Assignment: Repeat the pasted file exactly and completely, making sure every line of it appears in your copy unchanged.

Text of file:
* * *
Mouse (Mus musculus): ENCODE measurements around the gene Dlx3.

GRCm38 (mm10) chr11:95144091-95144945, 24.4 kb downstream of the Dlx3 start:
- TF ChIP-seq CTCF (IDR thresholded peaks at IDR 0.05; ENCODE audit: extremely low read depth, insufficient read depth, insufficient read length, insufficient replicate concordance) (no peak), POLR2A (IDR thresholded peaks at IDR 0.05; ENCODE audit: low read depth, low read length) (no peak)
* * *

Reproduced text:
Mouse (Mus musculus): ENCODE measurements around the gene Dlx3.

GRCm38 (mm10) chr11:95144091-95144945, 24.4 kb downstream of the Dlx3 start:
- TF ChIP-seq CTCF (IDR thresholded peaks at IDR 0.05; ENCODE audit: extremely low read depth, insufficient read depth, insufficient read length, insufficient replicate concordance) (no peak), POLR2A (IDR thresholded peaks at IDR 0.05; ENCODE audit: low read depth, low read length) (no peak)